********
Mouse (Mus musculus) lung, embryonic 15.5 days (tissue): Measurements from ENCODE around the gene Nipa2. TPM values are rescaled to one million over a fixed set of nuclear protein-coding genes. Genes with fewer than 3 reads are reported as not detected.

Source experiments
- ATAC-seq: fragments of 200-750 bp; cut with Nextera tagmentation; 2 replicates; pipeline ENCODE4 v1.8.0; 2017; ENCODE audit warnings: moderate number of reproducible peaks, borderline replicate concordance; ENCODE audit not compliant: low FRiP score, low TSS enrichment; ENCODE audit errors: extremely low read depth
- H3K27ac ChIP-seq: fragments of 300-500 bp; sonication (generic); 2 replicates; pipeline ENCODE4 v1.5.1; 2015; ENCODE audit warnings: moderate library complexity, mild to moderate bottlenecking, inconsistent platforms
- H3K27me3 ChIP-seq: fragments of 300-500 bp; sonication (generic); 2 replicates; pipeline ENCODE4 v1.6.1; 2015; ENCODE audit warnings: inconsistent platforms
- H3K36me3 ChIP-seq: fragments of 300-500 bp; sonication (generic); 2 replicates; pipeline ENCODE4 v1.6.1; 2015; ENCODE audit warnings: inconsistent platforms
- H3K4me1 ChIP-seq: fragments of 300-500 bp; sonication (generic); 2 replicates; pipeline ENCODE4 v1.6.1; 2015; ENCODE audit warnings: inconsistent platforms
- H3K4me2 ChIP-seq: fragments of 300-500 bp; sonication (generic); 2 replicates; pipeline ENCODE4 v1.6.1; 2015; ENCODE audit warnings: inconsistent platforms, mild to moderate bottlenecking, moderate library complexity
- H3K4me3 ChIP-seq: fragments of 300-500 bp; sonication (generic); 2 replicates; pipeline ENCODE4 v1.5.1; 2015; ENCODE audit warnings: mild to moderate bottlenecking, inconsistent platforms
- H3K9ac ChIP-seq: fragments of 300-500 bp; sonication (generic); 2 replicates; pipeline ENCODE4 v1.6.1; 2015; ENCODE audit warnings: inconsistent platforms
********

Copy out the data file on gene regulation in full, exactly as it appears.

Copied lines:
Mouse (Mus musculus) lung, embryonic 15.5 days (tissue): Measurements from ENCODE around the gene Nipa2. TPM values are rescaled to one million over a fixed set of nuclear protein-coding genes. Genes with fewer than 3 reads are reported as not detected.

Source experiments
- ATAC-seq: fragments of 200-750 bp; cut with Nextera tagmentation; 2 replicates; pipeline ENCODE4 v1.8.0; 2017; ENCODE audit warnings: moderate number of reproducible peaks, borderline replicate concordance; ENCODE audit not compliant: low FRiP score, low TSS enrichment; ENCODE audit errors: extremely low read depth
- H3K27ac ChIP-seq: fragments of 300-500 bp; sonication (generic); 2 replicates; pipeline ENCODE4 v1.5.1; 2015; ENCODE audit warnings: moderate library complexity, mild to moderate bottlenecking, inconsistent platforms
- H3K27me3 ChIP-seq: fragments of 300-500 bp; sonication (generic); 2 replicates; pipeline ENCODE4 v1.6.1; 2015; ENCODE audit warnings: inconsistent platforms
- H3K36me3 ChIP-seq: fragments of 300-500 bp; sonication (generic); 2 replicates; pipeline ENCODE4 v1.6.1; 2015; ENCODE audit warnings: inconsistent platforms
- H3K4me1 ChIP-seq: fragments of 300-500 bp; sonication (generic); 2 replicates; pipeline ENCODE4 v1.6.1; 2015; ENCODE audit warnings: inconsistent platforms
- H3K4me2 ChIP-seq: fragments of 300-500 bp; sonication (generic); 2 replicates; pipeline ENCODE4 v1.6.1; 2015; ENCODE audit warnings: inconsistent platforms, mild to moderate bottlenecking, moderate library complexity
- H3K4me3 ChIP-seq: fragments of 300-500 bp; sonication (generic); 2 replicates; pipeline ENCODE4 v1.5.1; 2015; ENCODE audit warnings: mild to moderate bottlenecking, inconsistent platforms
- H3K9ac ChIP-seq: fragments of 300-500 bp; sonication (generic); 2 replicates; pipeline ENCODE4 v1.6.1; 2015; ENCODE audit warnings: inconsistent platforms